I would like to draw special attention to Matthew Bloxham, who gave a stellar performance in his many roles (Banquo, Porter, Young Siward, Murderer, Doctor) and particularly with his role as Porter brought some much-needed comic relief to the otherwise rather grim plot and mentally unstable personae of other characters. Other highlights of the show were the director’s and designers’ thematic use of the moon as a focal point for the atmosphere of particular scenes with increasing amounts of “spilled blood” cascading from the top of the moon and showing the passing of time with clouds. One especially stellar element was the infamous “double, double toil and trouble” witch brew scene, with a very creative use of fog-like vapour, a piercing spotlight, and flames in the face of the moon to portray a spooky ethereal spirit with a chilling voice. The sound effects rose to a crescendo to match the growing energy of the scene in a synergistic way, truly drawing the audience into the play. On a side note, this element was perfectly fit for opening the play on Halloween, evoking similarly spooky or “scary” associations as the costumes of many students parading outside for the holiday. Other set elements used such as red jagged lights effectively conveyed the mounting bloodshed and pervading sense of fear and loss under Macbeth’s brutal reign as king. Thus the set constructed a very creative and powerful atmosphere, which was a highlight of this performance.

A few minor criticisms that ultimately did not affect my rating of this play are inconsistent sound effects, the seemingly forced relationship between Lady Macbeth (played by Sophie Brooke) and Macbeth (played by Joel Gorf), and lighting which often left actors in dark areas. Specifically, in the opening fight scene a more continuous barrage of sound effects would have helped maintain the tension and energy established by the actors, while in contrast, several sound effects later in the second half were nearly unbearable for the audience, including a very loud crying baby sound which caused many in the audience to plug their ears. Secondly, although the initial embrace and kiss between Lady Macbeth and Macbeth was very passionate and believable, this powerful connection seemed to diminish over the course of the play and subsequent embraces were rigid and awkward. Perhaps this merely reflected the rapidly declining mental state of each character as the guilt and ghost haunting eroded away their sanity; however, a more emotionally powerful connection could have maintained a passionate, conspirator-oriented relationship throughout the show. Finally, the lighting for some of the soliloquies was largely ineffective at focussing the audience’s attention on the actor speaking. One prime example of this inadequate lighting was during Lady Macbeth’s opening scene, where her face was hidden in shadows while she read the letter from Macbeth, thus obscuring her facial expressions.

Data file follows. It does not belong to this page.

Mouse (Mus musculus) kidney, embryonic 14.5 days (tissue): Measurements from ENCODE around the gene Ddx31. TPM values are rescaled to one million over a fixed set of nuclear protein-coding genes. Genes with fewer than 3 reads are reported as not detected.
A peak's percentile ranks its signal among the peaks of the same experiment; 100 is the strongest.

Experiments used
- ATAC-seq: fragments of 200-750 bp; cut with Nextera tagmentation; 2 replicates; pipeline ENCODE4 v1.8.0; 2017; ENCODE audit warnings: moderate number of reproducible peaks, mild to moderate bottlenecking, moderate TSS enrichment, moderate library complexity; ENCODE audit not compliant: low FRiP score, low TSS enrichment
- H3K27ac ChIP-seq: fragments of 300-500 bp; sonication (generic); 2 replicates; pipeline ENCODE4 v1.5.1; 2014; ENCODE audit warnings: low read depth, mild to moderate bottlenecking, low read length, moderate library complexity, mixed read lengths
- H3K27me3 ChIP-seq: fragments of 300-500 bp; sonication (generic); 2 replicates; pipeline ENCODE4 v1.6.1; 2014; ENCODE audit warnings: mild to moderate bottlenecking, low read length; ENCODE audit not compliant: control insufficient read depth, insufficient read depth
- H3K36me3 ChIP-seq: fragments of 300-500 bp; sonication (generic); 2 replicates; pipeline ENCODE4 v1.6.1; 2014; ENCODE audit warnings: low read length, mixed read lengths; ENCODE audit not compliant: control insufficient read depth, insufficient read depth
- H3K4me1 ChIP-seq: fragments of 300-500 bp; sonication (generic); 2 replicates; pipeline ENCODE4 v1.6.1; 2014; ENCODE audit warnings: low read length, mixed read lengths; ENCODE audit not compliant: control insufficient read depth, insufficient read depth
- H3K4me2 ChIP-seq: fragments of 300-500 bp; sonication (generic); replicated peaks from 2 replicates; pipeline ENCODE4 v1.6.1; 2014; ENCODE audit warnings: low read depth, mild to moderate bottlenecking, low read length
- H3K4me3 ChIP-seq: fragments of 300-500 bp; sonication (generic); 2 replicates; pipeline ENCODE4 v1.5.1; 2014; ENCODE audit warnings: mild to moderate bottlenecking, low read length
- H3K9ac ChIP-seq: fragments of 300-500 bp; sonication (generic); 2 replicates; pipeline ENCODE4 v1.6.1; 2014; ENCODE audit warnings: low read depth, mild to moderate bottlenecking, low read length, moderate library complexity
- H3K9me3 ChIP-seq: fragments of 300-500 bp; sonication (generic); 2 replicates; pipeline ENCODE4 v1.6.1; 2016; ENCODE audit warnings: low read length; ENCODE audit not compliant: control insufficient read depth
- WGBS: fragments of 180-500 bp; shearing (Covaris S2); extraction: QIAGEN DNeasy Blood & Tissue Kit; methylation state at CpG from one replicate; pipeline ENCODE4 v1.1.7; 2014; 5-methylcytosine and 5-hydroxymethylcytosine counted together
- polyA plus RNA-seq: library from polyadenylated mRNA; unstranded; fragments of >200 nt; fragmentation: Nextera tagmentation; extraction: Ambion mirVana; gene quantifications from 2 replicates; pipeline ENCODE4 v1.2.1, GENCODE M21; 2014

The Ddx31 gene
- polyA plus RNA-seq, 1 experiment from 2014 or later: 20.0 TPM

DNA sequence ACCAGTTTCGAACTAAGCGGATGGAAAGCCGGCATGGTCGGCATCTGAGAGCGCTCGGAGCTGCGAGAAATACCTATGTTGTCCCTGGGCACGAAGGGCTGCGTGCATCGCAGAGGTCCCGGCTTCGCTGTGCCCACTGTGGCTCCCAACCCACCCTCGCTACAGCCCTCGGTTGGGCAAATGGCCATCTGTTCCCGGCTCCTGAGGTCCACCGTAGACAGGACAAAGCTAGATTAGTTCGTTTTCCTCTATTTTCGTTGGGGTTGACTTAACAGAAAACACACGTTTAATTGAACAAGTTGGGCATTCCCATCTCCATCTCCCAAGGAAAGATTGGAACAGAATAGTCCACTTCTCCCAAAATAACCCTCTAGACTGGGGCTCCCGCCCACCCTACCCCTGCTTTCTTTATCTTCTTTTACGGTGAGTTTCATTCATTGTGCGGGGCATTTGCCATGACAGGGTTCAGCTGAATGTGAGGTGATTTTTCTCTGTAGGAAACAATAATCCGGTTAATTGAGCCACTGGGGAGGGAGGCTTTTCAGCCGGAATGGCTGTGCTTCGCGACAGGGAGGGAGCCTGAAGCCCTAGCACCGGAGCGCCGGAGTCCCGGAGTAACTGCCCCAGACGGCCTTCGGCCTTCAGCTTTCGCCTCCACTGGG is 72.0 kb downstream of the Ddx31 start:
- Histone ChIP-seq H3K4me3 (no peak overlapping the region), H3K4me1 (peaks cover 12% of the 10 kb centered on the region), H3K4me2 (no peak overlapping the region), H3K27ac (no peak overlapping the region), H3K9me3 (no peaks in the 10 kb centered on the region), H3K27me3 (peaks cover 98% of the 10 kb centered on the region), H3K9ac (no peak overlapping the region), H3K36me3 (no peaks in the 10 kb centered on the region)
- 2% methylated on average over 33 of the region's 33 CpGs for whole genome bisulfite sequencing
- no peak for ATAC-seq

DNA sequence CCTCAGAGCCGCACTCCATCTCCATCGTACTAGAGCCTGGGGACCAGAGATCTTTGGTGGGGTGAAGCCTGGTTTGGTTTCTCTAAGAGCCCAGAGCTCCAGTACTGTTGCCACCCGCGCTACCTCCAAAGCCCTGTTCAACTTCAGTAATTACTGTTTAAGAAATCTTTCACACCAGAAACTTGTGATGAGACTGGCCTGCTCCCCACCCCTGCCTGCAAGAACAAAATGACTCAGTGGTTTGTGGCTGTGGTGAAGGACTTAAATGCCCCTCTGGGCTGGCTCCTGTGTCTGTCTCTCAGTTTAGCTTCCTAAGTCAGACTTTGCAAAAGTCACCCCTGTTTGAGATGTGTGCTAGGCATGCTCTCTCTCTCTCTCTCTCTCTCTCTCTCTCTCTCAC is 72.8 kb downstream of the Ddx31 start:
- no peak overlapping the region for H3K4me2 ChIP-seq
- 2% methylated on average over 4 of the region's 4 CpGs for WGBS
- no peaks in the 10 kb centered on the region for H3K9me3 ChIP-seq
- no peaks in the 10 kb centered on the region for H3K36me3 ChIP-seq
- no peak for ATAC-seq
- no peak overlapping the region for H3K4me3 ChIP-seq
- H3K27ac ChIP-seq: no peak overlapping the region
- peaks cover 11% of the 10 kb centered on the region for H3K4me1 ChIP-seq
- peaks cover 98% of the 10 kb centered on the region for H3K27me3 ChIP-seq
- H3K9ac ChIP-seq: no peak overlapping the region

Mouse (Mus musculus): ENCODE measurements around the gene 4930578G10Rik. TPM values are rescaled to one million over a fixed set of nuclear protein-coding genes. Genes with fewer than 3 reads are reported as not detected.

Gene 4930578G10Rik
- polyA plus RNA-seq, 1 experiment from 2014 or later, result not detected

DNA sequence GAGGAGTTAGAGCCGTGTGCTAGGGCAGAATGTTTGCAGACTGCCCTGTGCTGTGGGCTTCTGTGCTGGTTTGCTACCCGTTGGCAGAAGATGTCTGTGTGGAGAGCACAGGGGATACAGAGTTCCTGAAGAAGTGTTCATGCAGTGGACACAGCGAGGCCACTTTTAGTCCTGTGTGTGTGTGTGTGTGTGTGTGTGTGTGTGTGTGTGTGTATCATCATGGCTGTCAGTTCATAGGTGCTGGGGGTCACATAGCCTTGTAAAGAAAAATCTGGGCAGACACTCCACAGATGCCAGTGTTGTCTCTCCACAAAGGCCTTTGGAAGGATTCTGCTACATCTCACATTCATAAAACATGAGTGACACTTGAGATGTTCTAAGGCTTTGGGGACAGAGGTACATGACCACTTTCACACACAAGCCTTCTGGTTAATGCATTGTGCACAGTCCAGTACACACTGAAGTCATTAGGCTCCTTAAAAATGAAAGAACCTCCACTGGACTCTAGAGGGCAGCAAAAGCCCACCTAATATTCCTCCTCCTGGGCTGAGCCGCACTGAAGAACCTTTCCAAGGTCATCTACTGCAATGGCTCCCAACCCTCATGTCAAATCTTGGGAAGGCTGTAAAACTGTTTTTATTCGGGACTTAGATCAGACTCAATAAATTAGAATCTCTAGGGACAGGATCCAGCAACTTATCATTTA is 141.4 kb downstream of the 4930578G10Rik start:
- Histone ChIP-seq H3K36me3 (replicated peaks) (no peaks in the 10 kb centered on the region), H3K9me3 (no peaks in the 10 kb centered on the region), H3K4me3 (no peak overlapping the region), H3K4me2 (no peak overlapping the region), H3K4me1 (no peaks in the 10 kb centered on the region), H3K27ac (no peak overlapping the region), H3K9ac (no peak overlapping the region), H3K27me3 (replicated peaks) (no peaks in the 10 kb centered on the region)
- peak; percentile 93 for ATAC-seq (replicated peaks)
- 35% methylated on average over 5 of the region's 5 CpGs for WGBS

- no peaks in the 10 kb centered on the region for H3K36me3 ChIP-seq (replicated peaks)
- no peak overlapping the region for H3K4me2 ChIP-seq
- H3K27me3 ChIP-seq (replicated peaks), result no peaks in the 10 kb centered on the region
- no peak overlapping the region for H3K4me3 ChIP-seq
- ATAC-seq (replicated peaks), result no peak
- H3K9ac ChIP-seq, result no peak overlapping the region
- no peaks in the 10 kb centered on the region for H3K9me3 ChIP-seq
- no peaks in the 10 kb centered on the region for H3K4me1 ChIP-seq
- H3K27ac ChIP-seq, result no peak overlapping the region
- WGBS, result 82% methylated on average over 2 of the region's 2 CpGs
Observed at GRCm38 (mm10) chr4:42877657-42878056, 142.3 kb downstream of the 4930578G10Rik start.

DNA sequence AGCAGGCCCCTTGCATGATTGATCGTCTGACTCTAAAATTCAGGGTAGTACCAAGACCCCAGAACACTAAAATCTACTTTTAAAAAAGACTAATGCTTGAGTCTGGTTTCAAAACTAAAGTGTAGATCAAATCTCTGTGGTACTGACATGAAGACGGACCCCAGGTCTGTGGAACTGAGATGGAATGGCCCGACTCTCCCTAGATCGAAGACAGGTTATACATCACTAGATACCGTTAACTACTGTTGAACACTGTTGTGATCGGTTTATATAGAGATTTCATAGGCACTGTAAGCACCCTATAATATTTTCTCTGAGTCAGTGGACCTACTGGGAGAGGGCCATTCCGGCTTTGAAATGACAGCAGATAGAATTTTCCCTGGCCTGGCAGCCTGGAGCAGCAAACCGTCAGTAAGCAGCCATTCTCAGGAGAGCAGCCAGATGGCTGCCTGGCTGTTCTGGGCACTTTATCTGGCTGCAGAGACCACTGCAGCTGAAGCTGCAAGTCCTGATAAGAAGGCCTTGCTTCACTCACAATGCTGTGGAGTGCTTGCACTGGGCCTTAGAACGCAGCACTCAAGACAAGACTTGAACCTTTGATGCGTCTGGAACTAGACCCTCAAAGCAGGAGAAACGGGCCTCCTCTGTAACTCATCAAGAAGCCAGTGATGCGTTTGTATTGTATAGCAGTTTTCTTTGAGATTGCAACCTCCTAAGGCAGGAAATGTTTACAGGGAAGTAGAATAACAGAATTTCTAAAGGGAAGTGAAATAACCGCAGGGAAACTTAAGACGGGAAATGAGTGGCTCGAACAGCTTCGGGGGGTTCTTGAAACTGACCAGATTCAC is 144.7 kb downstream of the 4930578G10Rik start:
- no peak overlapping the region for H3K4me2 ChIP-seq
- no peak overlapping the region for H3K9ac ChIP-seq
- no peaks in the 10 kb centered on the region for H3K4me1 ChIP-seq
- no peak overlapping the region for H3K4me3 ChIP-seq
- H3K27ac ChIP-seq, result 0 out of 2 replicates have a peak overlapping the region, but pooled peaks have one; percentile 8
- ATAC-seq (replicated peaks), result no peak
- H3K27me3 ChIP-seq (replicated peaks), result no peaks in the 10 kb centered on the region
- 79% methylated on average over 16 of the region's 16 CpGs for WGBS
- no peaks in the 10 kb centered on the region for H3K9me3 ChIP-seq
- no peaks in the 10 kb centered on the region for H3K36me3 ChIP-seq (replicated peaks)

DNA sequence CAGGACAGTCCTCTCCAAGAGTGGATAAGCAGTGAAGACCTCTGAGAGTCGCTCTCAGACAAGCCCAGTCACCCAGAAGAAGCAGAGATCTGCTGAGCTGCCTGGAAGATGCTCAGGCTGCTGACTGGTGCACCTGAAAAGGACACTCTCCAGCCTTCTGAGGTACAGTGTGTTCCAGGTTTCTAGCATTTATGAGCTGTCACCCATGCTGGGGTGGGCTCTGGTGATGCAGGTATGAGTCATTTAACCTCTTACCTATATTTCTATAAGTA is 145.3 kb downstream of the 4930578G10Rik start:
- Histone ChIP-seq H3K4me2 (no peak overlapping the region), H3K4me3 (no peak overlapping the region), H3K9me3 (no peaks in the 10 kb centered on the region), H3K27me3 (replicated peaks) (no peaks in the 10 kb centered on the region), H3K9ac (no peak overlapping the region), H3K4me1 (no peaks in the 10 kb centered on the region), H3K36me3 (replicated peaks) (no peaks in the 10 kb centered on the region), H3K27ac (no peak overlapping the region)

Overall, however, the positive aspects of this play outweigh the shortcomings, and the quality of Shakespeare’s original text is maintained by this rendition. Creative interpretations such as effective use of the moon as a focal point of the play as well as showing the Macbeth dinner scene twice, once where Banquo’s ghost is visible and again from the opposite camera perspective with no ghost visible, added new dimensions of meaning to the original text. The dinner scene idea is evocative of other presentations of altered reality, such as in the movie A Beautiful Mind. I think the effect was especially powerful in this performance because the audience truly saw both perspectives of Macbeth’s borderline insanity, seeing the ghost as Macbeth did and then seeing the same scene from the guests’ and Lady Macbeth’s perspective. This scene also revealed Sophie Brooke’s best performance in the play as Lady Macbeth attempting to ameliorate the situation by apologizing to guests and placating Macbeth.

In sum, while maintaining the integrity of Shakespeare’s original script, the Icarus Theatre Collective’s take on "Macbeth" adds numerous creative elements, riveting emotional and fight scenes, and novel thematic elements to draw in the audience, leaving a lasting unsettling sensation about this formidable tragedy. While some technical sound and lighting issues and the naturalness of the Macbeth couple’s relationship could be improved, the performance as a whole is commendable and definitely worthwhile to see.


Audience Avg.

0 votes, 0 comments

Click here for more event information

cast involved

other events on

Version 0.3.7a